Imagine being Mark Zuckerberg: ridiculously wealthy, absurdly famous, outlandishly powerful—plus, you’ve only ever had one job since you were 19, and that job is being CEO of Facebook.
It’s grown under your leadership from a dorm room project to one of the biggest companies in the world (at least according to Wall Street). And it’s grown despite people telling you at every single turn — starting back in the days when you had to go before a disciplinary board at Harvard — that you were doing things wrong.
Now, imagine that there’s a big threat to Facebook. There are only a few forces on Earth powerful enough to take on your company—national governments, maybe (tell that to Australia). But otherwise, we’re talking about the other tech behemoths.
And one of them, Apple, has Facebook clearly in its sights. Short version:
Apple is changing its privacy rules so that app developers (that’s you, if you’re Zuckerberg, since most people use Facebook on their phones) will have to request permission before tracking users.
This runs squarely into your business model, where the entire thing is about tracking user activity to sell "personalized ads."
My colleague Jason Aten over on Inc.com has done a great job covering the controversy in greater detail. Taken to its conclusion, it could wind up with Apple either telling Facebook it can’t update the Facebook app on iPhones, or else Facebook having to adjust its main business.
It’s pretty close to war, and I think a lot of people could have predicted something like this would eventually happen.
The reason? It's a byproduct of Zuckerberg's meteoric success.
Like a lot of successful leaders, one of his big risks now is the idea of surrounding himself entirely with people who owe their livelihoods to him—and who therefore would need to be extraordinarily courageous to tell him no, when his mind is 100% made up to say yes.
Has anyone in the history of America, if not the modern world, ever been more uniquely positioned to be at risk for this?
I think the crumbs were there way back when Zuckerberg built the first iteration of Facebook at Harvard, and the student newspaper wrote about it:
Go back and read them, and you realize that Zuckerberg grew up fairly normally until the brief, four-month period in 2004 when it all changed. Since then, he’s never had a “normal” life: never had a boss, never had to apply for a job, never had to worry about rent, or roommates—never had to work anywhere that he didn't want to, or in an environment that he didn't create himself.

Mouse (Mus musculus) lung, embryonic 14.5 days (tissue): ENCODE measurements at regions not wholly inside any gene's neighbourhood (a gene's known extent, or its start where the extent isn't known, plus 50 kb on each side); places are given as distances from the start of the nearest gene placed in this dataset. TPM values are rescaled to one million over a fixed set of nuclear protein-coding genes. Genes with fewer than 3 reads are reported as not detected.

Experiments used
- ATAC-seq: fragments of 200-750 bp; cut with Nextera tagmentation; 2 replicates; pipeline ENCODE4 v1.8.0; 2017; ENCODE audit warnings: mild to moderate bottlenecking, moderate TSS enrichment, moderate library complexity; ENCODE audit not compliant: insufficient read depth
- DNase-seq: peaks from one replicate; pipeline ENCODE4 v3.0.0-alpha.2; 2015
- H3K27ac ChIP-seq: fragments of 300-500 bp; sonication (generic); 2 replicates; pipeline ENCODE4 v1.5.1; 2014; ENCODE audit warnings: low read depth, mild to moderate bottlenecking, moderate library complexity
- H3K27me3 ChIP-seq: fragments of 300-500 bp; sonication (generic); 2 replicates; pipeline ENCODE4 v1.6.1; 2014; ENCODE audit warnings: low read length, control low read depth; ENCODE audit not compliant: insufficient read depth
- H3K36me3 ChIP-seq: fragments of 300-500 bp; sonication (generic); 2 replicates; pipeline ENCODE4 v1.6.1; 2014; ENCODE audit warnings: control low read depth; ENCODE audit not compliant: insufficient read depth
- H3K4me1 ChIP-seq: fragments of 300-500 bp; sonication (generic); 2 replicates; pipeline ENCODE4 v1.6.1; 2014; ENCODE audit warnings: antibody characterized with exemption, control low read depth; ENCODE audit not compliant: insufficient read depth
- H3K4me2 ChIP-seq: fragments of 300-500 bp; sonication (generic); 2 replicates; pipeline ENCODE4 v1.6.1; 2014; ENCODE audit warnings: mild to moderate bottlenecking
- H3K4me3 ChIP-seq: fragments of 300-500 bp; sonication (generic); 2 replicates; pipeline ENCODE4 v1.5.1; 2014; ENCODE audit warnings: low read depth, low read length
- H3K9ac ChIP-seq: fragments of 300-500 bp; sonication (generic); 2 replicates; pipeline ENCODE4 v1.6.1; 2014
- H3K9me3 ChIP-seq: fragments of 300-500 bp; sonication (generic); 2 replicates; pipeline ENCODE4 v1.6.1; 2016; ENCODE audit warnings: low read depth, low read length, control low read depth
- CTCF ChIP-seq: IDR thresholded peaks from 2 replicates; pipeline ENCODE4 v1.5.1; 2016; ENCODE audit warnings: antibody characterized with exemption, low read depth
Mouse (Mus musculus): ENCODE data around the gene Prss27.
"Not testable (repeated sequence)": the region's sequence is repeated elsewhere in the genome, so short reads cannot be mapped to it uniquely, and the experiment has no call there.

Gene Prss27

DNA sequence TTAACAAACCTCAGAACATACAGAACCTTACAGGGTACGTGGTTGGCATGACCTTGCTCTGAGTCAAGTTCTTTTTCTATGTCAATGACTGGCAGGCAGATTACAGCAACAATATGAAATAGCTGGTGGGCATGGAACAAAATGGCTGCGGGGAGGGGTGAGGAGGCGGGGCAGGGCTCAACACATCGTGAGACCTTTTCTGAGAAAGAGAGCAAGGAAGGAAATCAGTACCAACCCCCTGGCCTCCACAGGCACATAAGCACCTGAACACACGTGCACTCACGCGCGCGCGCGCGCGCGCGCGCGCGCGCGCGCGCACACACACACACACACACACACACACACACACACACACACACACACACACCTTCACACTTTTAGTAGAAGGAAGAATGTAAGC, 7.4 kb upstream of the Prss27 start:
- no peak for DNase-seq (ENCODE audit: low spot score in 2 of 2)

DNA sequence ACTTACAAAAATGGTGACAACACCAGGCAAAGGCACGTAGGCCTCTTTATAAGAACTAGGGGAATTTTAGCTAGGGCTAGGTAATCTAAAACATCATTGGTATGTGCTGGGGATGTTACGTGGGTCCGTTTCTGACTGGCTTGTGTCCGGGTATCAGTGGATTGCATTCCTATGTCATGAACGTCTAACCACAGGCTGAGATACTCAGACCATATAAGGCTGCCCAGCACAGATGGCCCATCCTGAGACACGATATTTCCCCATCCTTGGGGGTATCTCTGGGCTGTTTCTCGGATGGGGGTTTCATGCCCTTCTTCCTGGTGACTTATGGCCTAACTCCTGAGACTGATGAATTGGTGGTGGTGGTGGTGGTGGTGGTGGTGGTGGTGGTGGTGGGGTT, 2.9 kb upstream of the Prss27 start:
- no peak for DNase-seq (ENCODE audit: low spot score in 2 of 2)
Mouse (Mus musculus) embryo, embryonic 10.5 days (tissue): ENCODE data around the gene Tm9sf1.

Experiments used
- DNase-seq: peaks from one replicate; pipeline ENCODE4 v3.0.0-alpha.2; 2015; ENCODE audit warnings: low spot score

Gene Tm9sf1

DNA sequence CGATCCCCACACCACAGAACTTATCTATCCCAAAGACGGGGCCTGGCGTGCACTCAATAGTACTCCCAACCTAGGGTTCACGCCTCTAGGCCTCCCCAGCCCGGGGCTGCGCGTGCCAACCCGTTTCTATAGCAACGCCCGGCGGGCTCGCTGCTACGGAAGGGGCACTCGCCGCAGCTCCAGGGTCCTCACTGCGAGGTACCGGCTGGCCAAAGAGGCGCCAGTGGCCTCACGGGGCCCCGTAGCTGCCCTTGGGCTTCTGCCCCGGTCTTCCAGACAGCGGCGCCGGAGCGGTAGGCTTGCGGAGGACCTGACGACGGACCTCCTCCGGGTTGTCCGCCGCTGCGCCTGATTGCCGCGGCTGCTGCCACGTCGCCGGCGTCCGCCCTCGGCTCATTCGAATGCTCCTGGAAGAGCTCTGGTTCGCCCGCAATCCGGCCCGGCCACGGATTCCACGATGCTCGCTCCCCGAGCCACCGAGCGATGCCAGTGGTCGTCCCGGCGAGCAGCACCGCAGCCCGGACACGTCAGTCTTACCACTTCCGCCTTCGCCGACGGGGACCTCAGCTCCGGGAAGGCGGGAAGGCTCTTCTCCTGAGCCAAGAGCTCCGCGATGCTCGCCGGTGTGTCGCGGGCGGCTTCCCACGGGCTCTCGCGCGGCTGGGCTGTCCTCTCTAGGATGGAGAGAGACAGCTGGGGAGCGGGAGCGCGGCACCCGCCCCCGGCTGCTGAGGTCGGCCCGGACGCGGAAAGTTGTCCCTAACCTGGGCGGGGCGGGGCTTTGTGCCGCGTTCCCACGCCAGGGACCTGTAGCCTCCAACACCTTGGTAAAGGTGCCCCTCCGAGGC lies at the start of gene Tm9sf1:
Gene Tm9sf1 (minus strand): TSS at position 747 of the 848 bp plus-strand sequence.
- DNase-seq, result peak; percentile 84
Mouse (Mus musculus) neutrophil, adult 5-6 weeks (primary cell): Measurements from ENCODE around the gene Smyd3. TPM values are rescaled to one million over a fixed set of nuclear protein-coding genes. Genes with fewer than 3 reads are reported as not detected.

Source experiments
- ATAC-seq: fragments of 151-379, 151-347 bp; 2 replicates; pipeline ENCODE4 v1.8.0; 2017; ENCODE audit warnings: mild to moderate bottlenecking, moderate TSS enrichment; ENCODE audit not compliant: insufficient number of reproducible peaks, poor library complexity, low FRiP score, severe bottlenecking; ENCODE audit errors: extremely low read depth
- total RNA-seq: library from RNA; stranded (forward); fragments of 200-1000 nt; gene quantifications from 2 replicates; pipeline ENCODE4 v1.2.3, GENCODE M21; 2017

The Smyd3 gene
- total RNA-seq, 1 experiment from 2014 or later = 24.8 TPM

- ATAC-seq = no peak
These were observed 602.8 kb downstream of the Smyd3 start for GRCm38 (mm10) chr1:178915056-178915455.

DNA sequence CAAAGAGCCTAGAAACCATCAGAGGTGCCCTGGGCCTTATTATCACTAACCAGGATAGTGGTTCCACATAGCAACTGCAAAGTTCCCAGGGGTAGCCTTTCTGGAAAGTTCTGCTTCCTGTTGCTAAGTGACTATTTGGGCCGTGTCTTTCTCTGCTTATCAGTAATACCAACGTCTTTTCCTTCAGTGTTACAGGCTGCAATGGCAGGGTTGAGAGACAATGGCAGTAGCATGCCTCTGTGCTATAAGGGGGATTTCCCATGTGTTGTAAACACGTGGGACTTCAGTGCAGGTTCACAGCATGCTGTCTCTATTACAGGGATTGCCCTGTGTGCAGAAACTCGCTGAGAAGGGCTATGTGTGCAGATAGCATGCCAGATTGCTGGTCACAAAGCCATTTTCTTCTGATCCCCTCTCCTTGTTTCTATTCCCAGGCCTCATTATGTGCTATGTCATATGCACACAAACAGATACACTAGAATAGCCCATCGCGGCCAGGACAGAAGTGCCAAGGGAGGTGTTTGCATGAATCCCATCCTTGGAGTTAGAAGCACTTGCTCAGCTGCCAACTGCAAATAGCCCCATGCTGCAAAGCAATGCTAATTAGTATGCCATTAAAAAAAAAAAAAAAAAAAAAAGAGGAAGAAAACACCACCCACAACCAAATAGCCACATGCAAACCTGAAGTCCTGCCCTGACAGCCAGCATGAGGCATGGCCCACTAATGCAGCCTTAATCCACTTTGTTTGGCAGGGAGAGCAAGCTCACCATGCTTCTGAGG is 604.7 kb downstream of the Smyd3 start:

He never had to listen to anybody else—and, it always, always, always paid off.
At least, until now.
For sake of argument, imagine that Zuckerberg is 100 percent wrong about how Facebook should be responding to Apple in this existential war. How would he know?
Who around him would object, that he would listen to, and could trust and respect?
I’ve written before about my sort of odd dream that Bill Gates might turn out to be the person who could provide mentorship, or even a “just-as-successful” sounding baord for Zuckerberg.
But both sides would have to want it. I don’t see that here, to be honest.
Look, I'm not one of those people who hates on Facebook to the ends of the earth. I take the good with the bad: For one thing, my college girlfriend and I reconnected on the platform. We're now married and have a daughter.
I'm also very clear on the fact that I would not have done anywhere near as well as Zuckerberg if you'd taken the silly things I was into when I was 19 or 20, extrapolated them, and told me I'd still be doing them [censored] years later.
But I also think it's possible to hold two competing things in mind at the same time:
People learn to hold competing perspectives through hardship and failure—seeing the good that comes out of bad, and sometimes the bad that comes out of good.
They learn them by sometimes having to do things they don't want to do, and by recognizing that no matter how successful they are, there are other people they can learn from.
Wouldn't it be ironic, and frankly kind of devastating, if you were Zuckerberg, and that never having had to admit you're wrong might lead you to the biggest mistakes of all?
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Thanks for reading. Photo credit: Anthony Quintano on Flickr. I’ve sort of written about part of this before on Inc.com. If you’re not yet a subscriber, please sign up for the daily Understandably.com email newsletter—with thousands and thousands of 5-star ratings from happy readers.
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